And through those granite, intervening years, the message of Nephi’s words have found lodgment in my heart:

“Wherefore, ye must press forward with a steadfastness in Christ, having a perfect brightness of hope, and a love of God and of all men. Wherefore, if ye shall press forward, feasting upon the word of Christ, and endure to the end, behold, thus saith the Father: Ye shall have eternal life.” (2 Ne. 31:20.)

Since salvation is and ever has been my goal, there is no other way for me to conduct myself in order to reach my destination. This is not my doctrine but the doctrine of the Christ and the Father. The Lord revealed the secret to the Prophet Joseph Smith and Oliver Cowdery:

“If thou wilt do good, yea, and hold out faithful to the end, thou shalt be saved in the kingdom of God, which is the greatest of all the gifts of God; for there is no gift greater than the gift of salvation.” (D&C 6:13.)

As a youth the possibility of traveling farther than my horse could carry me seemed as remote as the moon. Now see where “one giant step” has taken us. Yet there is more. I invite you to come with me on a grand tour called mortality.

As we embark we find that the Tour Director is supremely qualified. At the outset he informs us of the projected itinerary and his effulgent hope that each of us will exhibit a lively curiosity in his plans, sufficient to carry desire into positive action.

He does not promise that it will be an easy journey, but he does promise that the necessary assistance and guidance will be available. He has said, “Draw near unto me and I will draw near unto you; seek me diligently and ye shall find me; ask, and ye shall receive; knock, and it shall be opened unto you.” (D&C 88:63.) Many times in my life I have accepted his invitation and bear solemn testimony that he means what he says. On this great adventure we could not leave struggle out or make adversity impossible. The way would not be happy with nothing hard to do, with no conflicts to wage for worthwhile ends; a trip where courage was not needed and sacrifice a superfluity would be boring.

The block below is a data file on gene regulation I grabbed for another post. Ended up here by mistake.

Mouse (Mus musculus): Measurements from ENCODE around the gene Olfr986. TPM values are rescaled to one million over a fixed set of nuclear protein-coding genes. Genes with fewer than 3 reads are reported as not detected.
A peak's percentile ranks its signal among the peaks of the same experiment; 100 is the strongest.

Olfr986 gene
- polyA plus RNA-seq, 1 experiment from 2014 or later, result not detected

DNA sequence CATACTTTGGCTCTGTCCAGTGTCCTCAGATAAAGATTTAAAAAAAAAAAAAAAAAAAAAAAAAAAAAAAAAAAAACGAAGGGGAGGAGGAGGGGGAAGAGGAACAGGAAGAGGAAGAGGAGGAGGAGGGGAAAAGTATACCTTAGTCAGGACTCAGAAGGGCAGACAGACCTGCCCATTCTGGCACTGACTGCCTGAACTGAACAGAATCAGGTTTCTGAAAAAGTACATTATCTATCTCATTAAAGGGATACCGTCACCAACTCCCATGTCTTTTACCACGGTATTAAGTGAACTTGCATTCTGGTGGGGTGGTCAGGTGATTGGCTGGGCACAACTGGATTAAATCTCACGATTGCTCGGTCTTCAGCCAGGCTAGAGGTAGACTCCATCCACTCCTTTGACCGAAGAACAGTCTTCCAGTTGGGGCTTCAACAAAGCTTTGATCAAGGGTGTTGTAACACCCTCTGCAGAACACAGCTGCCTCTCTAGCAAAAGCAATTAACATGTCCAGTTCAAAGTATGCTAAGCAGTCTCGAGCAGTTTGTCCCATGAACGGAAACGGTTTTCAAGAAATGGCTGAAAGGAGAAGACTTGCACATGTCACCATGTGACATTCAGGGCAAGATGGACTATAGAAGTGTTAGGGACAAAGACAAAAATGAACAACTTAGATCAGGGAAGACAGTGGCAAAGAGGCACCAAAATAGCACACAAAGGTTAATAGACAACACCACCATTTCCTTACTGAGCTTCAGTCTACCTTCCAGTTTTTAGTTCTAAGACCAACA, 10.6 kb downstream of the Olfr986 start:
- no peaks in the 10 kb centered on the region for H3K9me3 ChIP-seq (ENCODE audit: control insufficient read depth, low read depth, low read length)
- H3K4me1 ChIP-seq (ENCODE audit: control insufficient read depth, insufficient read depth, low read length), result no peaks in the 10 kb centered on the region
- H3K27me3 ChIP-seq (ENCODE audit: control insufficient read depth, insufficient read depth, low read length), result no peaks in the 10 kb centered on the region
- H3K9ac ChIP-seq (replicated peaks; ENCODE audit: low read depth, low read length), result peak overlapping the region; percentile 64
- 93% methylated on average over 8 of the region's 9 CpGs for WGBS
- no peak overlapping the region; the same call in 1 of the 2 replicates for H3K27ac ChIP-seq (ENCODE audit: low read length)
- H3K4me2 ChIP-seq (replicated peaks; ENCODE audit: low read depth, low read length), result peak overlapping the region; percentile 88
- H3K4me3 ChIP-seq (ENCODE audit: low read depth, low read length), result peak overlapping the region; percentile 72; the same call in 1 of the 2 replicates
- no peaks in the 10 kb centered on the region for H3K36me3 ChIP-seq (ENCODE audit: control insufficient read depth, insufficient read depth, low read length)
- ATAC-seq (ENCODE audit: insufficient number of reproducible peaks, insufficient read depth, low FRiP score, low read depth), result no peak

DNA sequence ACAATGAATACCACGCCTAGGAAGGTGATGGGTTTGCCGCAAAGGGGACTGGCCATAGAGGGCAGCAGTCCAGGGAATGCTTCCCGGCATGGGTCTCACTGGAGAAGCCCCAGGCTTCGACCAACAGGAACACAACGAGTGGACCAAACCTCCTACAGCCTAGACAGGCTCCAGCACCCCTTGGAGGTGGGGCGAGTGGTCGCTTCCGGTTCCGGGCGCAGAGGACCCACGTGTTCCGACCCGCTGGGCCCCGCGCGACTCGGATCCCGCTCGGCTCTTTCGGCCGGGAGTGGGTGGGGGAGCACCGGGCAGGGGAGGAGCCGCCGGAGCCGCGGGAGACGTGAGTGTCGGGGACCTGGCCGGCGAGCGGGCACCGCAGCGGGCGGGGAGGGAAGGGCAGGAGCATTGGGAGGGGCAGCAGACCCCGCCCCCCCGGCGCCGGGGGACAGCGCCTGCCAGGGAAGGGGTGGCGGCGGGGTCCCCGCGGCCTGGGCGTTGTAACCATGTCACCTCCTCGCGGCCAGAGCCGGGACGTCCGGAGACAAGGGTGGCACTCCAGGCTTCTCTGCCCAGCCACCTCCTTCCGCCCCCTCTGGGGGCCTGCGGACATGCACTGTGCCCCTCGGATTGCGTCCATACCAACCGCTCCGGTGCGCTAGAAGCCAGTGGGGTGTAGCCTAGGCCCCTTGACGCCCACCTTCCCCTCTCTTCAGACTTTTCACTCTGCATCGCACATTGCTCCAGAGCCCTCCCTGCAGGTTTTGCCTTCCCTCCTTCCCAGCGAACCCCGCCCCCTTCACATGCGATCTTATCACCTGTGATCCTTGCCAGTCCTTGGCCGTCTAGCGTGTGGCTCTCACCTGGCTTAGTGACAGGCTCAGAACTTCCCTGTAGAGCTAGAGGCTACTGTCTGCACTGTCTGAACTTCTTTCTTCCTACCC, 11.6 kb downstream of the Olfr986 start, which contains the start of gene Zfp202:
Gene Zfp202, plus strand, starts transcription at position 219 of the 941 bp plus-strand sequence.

There will be both valleys to traverse and mountains for us to climb, and having done so, to appreciate. We sit enraptured as we listen to our Guide tell of mountains he has scaled—the Mt. of Temptation, the Mt. of the Beatitudes, the Mt. of the Transfiguration. We weep with him as he recalls the testing in Gethsemane, and we offer silent prayers of gratitude for his devotion to the Father’s will and wisdom, for we have come to know the triumph wrought upon the Mt. of the Crucifixion. This understanding inspires emulation as well as adoration, and we quietly resolve to follow where he leads.